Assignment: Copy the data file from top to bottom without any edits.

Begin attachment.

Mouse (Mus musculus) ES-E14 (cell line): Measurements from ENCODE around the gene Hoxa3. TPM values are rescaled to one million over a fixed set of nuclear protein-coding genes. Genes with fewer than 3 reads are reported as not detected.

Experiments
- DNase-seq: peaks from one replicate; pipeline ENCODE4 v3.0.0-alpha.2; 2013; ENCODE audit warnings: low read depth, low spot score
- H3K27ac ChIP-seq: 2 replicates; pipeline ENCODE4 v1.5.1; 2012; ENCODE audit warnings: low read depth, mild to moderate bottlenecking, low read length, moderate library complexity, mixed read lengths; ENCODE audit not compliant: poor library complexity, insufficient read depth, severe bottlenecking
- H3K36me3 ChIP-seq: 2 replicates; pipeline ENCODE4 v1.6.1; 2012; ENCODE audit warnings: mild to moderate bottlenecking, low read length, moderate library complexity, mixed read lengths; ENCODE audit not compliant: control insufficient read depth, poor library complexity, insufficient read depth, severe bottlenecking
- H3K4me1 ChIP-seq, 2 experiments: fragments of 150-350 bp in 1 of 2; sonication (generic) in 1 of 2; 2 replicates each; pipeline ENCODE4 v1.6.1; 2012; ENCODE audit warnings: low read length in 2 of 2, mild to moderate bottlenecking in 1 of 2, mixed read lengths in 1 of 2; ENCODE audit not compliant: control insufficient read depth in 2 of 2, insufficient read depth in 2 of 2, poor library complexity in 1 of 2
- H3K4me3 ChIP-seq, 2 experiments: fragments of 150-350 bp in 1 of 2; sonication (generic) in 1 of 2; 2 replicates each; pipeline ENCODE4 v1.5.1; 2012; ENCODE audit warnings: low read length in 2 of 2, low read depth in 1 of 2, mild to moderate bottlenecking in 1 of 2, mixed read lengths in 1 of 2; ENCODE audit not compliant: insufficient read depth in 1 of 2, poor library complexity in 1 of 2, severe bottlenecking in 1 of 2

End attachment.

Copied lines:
Mouse (Mus musculus) ES-E14 (cell line): Measurements from ENCODE around the gene Hoxa3. TPM values are rescaled to one million over a fixed set of nuclear protein-coding genes. Genes with fewer than 3 reads are reported as not detected.

Experiments
- DNase-seq: peaks from one replicate; pipeline ENCODE4 v3.0.0-alpha.2; 2013; ENCODE audit warnings: low read depth, low spot score
- H3K27ac ChIP-seq: 2 replicates; pipeline ENCODE4 v1.5.1; 2012; ENCODE audit warnings: low read depth, mild to moderate bottlenecking, low read length, moderate library complexity, mixed read lengths; ENCODE audit not compliant: poor library complexity, insufficient read depth, severe bottlenecking
- H3K36me3 ChIP-seq: 2 replicates; pipeline ENCODE4 v1.6.1; 2012; ENCODE audit warnings: mild to moderate bottlenecking, low read length, moderate library complexity, mixed read lengths; ENCODE audit not compliant: control insufficient read depth, poor library complexity, insufficient read depth, severe bottlenecking
- H3K4me1 ChIP-seq, 2 experiments: fragments of 150-350 bp in 1 of 2; sonication (generic) in 1 of 2; 2 replicates each; pipeline ENCODE4 v1.6.1; 2012; ENCODE audit warnings: low read length in 2 of 2, mild to moderate bottlenecking in 1 of 2, mixed read lengths in 1 of 2; ENCODE audit not compliant: control insufficient read depth in 2 of 2, insufficient read depth in 2 of 2, poor library complexity in 1 of 2
- H3K4me3 ChIP-seq, 2 experiments: fragments of 150-350 bp in 1 of 2; sonication (generic) in 1 of 2; 2 replicates each; pipeline ENCODE4 v1.5.1; 2012; ENCODE audit warnings: low read length in 2 of 2, low read depth in 1 of 2, mild to moderate bottlenecking in 1 of 2, mixed read lengths in 1 of 2; ENCODE audit not compliant: insufficient read depth in 1 of 2, poor library complexity in 1 of 2, severe bottlenecking in 1 of 2